H.eart & B.lood
Walnuts: Potential New Link to Heart Health Uncovered
Oct 29, 2006, 11:25

Walnuts provide fiber as well as minerals and other nutrients.

Already shown in some studies to reduce "bad" (LDL) cholesterol, walnuts may have yet another way of enhancing your cardiovascular health.

Tests on 100 laboratory hamsters that ate feed containing ground walnuts for a half-year showed they had significantly lower levels of a protein called endothelin in their arteries. This protein helps regulate blood pressure. But, it also causes inflammation of arteries and growth of sticky deposits, called plaque, in blood vessels. These two conditions contribute to heart disease, the leading cause of death in the United States.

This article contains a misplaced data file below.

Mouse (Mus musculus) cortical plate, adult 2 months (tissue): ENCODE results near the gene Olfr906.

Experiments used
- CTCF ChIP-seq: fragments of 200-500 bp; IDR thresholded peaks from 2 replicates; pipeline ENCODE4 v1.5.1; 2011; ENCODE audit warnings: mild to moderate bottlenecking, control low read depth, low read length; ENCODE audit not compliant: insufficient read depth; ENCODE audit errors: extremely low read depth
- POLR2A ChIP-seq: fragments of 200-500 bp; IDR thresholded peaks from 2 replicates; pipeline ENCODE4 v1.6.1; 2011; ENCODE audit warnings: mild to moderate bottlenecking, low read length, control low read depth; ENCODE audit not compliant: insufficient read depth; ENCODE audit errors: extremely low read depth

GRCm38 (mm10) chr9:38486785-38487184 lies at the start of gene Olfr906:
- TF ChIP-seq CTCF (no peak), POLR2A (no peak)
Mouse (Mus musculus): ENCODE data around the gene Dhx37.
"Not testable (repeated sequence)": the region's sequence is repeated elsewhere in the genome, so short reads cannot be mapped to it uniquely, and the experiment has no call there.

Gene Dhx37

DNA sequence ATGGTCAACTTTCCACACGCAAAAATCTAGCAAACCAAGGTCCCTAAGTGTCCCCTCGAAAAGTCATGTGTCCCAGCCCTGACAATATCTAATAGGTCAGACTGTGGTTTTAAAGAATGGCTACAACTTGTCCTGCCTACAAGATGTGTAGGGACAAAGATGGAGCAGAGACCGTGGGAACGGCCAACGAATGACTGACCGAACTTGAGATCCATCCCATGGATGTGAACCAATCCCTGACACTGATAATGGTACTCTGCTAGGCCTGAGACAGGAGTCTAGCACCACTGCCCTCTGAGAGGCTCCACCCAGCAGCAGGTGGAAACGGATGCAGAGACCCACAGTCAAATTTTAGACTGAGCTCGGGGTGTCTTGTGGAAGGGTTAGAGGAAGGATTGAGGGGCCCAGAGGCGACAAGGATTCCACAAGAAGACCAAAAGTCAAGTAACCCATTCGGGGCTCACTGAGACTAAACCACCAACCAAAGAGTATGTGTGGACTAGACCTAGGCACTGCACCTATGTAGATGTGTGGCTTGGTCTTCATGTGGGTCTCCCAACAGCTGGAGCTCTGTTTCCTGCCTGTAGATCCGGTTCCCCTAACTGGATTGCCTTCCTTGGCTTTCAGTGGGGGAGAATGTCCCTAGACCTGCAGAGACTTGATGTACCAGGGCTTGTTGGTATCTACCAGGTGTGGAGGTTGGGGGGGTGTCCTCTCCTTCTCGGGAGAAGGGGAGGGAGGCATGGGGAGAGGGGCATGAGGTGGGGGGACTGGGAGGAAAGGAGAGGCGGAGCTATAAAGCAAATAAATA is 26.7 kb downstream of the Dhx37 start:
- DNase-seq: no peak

Walnuts suppressed heart artery endothelin when fed at amounts equal to an adult human's eating from three to eight handfuls of walnuts daily (Journal of Nutrition, volume 135, pages 428 to 432). The study was an international collaboration between scientists with ARS, the University of California-Davis and University of Padova (Italy).

Whether this beneficial effect occurs in people at more moderate amounts of walnuts needs further study.

The California Walnut Commission, Sacramento, Calif., helped fund the research.

For details, contact: Wallace H. Yokoyama, (510) 559-5695; USDA-ARS Western Regional Research Center, Albany, Calif.

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